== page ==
NigeriÃ©n composer Hama presents a groundbreaking album of traditional electronic desert folk songs, hovering somewhere between early 90s techno and synthwave. Nomadic herding ballads, ancient caravan songs, and ceremonial wedding chants are all re-imagined into pieces seemingly lifted from a Saharan 1980s sci-fi soundtrack or score to a Tuareg video game. With a deep love and respect, Hama effortlessly takes back and re-appropriates fourth-world ethnoambient music.
Soundtrack to the Saharan acid ethno-Western Zerzura. Instrumental soundscapes invoke a surreal fever dream of the desert. Reverbed electric guitar, subliminal drones, and ghostly percussion. Free form improvisations from Ahmoudou Madassane (Mdou Moctar, Les Filles de Illighadad) offer an entirely new vision of the familiar Tuareg guitar genre.
Trance inducing music from Northern Mali. Griot Agali Ag Amoumine and his group Tallawit Timbouctou are champions of Takamba, a hypnotic traditional rhythm that dominates communities along the Niger bend. This live session, recorded at his home in Timbouctou, demonstrates the power of the music. Songs blend seamlessly into one another in a non-stop, relentless and unfiltered takamba as it's meant to be heard.
Sweet and sublime school recordings from elementary school group in Northern Niger from the 1980s. All-girl group accompanied by their instructor on the guitar, recalling Guinean folk and early Ali Farka TourÃ©. Folkloric songs, praising culture, tradition, and emphasising importance of education to nomadic world. A very important recording in the history of Nigerien music that would go on to form the base of the modern female music troupes. Originally released on cassette in 1985, re-stored and remastered for the first time outside of Niger. Accompanied with liner notes w/ song translations.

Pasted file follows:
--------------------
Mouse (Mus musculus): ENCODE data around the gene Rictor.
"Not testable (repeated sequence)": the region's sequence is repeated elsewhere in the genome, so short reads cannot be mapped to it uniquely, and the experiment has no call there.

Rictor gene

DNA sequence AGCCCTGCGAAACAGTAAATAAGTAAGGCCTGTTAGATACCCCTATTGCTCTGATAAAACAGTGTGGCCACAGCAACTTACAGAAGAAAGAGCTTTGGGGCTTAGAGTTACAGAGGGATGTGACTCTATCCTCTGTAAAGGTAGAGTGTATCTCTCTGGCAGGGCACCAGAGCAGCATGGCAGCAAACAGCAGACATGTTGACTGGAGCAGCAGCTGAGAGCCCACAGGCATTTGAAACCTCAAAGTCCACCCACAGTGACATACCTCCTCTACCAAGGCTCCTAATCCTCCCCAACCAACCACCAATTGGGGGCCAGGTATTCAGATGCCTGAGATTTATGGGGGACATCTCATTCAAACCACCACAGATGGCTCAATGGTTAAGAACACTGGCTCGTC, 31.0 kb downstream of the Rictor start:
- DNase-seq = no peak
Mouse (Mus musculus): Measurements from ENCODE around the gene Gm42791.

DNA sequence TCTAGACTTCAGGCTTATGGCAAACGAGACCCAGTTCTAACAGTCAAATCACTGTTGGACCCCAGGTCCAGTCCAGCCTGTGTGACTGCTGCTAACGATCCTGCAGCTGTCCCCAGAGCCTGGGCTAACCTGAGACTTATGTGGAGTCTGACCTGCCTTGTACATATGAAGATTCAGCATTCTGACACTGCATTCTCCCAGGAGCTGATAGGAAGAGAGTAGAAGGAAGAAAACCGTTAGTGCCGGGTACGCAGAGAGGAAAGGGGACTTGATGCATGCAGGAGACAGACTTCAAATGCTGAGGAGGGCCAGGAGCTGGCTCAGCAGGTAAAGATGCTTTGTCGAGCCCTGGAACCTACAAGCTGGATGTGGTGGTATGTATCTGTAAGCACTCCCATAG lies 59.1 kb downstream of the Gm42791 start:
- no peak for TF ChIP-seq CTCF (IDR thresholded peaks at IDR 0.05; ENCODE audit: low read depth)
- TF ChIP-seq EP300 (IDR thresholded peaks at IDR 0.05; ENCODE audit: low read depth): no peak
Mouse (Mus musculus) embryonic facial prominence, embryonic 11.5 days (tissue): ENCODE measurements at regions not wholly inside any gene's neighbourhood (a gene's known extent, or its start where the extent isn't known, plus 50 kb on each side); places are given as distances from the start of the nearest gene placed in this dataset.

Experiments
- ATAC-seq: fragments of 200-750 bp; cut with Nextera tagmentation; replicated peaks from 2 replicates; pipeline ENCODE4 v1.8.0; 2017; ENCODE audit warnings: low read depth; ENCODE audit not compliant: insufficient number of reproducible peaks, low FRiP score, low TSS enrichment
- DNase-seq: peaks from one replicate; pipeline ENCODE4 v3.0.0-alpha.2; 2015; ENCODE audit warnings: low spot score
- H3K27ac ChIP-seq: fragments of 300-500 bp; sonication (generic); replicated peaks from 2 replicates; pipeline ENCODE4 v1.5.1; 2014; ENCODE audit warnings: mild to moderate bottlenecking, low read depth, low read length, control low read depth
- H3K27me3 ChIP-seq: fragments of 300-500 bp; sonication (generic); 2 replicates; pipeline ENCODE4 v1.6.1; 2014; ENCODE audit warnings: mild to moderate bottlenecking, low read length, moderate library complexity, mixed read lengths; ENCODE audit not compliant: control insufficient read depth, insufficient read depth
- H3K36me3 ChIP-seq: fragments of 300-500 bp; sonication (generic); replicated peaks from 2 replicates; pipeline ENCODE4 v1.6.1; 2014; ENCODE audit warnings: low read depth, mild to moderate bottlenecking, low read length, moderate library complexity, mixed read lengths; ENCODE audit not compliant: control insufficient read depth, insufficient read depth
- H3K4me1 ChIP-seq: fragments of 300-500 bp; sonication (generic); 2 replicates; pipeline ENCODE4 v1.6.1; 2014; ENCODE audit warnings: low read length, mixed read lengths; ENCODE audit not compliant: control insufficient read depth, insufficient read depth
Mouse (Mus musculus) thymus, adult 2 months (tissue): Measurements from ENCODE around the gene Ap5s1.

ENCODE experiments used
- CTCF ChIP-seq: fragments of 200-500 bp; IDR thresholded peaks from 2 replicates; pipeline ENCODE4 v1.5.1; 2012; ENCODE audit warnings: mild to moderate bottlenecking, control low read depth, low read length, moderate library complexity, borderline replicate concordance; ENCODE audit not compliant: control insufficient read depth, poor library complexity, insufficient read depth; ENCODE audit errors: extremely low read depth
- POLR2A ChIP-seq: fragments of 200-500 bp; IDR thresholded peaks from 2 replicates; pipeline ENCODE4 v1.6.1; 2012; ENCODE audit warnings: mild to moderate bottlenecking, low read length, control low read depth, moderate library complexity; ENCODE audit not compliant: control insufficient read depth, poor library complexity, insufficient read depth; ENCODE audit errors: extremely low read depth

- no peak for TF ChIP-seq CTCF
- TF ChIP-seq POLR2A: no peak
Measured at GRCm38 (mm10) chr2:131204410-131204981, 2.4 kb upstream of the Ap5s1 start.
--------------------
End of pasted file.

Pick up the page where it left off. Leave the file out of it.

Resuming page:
Cosmic synth from Niger's Mamman Sani. Polyphonic analog synthesizers and drum machines interpret ancient Saharan folk ballads in an imagined science fiction future. A proposed relaxation guide, sonically lying somewhere between ambient library music and minimal wave. Recorded in Niger and France in the late 1980s and never before released.
A compilation of the most popular music circulating the Sahara desert on the unofficial network of cellphones -- where mp3s are stored, played, and traded in very literal peer to peer bluetooth transfers. The contemporary West African sound from the new school of DIY production with little or no commercial release outside of their locales, from spaced out Tuareg Autotune, Ivorian Club Jams, Mauritanian Synth, and Malian Hip Hop electro. Collected from memory cards by and released on cassette, the vinyl comes after a years plus of tracking down the composers.